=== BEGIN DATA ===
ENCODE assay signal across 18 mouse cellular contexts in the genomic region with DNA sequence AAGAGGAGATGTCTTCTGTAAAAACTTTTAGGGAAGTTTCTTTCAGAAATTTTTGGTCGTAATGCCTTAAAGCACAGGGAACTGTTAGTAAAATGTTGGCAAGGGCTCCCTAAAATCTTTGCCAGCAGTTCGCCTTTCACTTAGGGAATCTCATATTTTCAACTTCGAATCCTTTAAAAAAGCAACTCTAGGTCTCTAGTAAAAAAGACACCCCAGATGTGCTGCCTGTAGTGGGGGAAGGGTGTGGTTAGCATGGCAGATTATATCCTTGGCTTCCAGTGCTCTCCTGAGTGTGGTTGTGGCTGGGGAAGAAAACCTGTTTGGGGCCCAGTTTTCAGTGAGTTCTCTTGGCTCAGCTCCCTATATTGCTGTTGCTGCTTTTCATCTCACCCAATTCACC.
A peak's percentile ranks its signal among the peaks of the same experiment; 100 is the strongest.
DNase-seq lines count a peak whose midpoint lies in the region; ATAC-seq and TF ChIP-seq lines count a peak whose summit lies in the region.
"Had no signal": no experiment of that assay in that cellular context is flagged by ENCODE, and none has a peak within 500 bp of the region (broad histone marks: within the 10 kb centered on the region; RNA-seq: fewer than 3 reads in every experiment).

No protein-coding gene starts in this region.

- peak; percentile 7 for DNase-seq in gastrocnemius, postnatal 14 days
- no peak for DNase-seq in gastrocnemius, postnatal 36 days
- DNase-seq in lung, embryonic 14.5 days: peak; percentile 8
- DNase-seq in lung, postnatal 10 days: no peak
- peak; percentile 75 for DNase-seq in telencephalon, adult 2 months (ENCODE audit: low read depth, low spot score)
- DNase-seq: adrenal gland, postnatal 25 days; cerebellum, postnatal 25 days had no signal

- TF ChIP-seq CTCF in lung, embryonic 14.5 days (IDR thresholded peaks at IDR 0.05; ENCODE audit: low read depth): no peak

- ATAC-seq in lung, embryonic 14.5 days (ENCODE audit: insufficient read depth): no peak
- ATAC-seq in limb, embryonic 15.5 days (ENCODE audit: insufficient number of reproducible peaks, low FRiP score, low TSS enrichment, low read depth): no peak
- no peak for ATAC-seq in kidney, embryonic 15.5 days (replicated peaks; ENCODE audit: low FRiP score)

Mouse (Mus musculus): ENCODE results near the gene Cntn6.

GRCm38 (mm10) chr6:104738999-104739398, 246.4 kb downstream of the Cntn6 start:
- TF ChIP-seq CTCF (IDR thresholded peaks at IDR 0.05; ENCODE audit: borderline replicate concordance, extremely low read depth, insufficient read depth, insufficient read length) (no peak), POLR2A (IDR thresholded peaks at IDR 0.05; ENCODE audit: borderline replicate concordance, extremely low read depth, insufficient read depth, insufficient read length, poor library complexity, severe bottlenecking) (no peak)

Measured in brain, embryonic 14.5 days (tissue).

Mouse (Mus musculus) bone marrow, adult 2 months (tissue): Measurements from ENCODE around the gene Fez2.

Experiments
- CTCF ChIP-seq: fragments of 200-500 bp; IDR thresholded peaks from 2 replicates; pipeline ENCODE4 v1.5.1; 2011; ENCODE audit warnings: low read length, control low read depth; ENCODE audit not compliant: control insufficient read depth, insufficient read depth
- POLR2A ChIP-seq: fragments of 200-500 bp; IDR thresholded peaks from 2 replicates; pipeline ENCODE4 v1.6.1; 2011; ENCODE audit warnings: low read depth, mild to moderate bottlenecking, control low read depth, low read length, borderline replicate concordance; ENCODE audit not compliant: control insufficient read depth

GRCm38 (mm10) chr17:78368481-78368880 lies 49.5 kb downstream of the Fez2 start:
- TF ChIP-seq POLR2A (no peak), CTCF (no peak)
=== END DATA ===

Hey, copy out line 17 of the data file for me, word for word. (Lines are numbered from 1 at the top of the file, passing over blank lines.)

GRCm38 (mm10) chr6:104738999-104739398, 246.4 kb downstream of the Cntn6 start: